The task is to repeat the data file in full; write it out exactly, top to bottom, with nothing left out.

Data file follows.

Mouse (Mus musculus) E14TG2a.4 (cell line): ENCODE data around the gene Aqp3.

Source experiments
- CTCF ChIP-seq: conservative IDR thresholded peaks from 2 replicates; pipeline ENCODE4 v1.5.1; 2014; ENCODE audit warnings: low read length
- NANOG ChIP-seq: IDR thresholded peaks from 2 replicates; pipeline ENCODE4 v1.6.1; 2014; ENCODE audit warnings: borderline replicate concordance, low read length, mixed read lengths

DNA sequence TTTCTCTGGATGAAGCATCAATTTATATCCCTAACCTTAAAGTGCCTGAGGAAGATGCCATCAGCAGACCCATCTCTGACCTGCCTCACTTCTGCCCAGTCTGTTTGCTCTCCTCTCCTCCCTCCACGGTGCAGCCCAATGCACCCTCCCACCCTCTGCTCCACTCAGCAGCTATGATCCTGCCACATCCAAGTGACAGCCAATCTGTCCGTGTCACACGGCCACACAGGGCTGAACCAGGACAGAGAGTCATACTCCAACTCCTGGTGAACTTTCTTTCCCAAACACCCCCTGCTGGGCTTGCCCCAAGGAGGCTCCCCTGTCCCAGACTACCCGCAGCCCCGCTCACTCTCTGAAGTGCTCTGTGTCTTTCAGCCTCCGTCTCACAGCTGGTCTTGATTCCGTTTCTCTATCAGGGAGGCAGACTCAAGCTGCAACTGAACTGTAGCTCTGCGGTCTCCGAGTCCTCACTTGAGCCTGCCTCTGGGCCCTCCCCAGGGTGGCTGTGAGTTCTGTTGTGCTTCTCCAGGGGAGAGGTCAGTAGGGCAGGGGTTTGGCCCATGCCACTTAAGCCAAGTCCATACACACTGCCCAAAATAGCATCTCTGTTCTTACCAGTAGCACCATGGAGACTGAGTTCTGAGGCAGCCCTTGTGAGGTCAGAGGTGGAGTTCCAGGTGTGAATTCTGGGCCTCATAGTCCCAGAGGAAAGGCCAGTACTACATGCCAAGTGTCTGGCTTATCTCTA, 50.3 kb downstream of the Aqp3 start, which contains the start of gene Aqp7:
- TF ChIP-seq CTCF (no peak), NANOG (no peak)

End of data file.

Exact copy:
Mouse (Mus musculus) E14TG2a.4 (cell line): ENCODE data around the gene Aqp3.

Source experiments
- CTCF ChIP-seq: conservative IDR thresholded peaks from 2 replicates; pipeline ENCODE4 v1.5.1; 2014; ENCODE audit warnings: low read length
- NANOG ChIP-seq: IDR thresholded peaks from 2 replicates; pipeline ENCODE4 v1.6.1; 2014; ENCODE audit warnings: borderline replicate concordance, low read length, mixed read lengths

DNA sequence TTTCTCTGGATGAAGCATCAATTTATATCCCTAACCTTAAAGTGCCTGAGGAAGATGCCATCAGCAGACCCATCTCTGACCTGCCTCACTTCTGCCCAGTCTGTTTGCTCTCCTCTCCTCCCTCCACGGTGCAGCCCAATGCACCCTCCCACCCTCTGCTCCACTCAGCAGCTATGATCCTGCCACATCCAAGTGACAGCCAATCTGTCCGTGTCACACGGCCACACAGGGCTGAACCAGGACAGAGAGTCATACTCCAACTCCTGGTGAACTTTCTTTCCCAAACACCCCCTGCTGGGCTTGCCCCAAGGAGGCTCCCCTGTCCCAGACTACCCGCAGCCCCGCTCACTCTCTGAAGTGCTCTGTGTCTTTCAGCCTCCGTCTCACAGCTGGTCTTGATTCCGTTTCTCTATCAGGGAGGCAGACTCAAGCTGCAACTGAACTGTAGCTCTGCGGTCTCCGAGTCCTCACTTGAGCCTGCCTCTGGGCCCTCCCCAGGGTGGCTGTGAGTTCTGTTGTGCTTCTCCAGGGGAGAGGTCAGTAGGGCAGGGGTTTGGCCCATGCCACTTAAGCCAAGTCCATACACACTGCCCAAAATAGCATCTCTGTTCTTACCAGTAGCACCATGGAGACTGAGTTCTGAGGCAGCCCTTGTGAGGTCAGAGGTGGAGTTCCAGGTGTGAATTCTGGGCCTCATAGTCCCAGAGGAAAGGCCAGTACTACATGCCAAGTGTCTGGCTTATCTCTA, 50.3 kb downstream of the Aqp3 start, which contains the start of gene Aqp7:
- TF ChIP-seq CTCF (no peak), NANOG (no peak)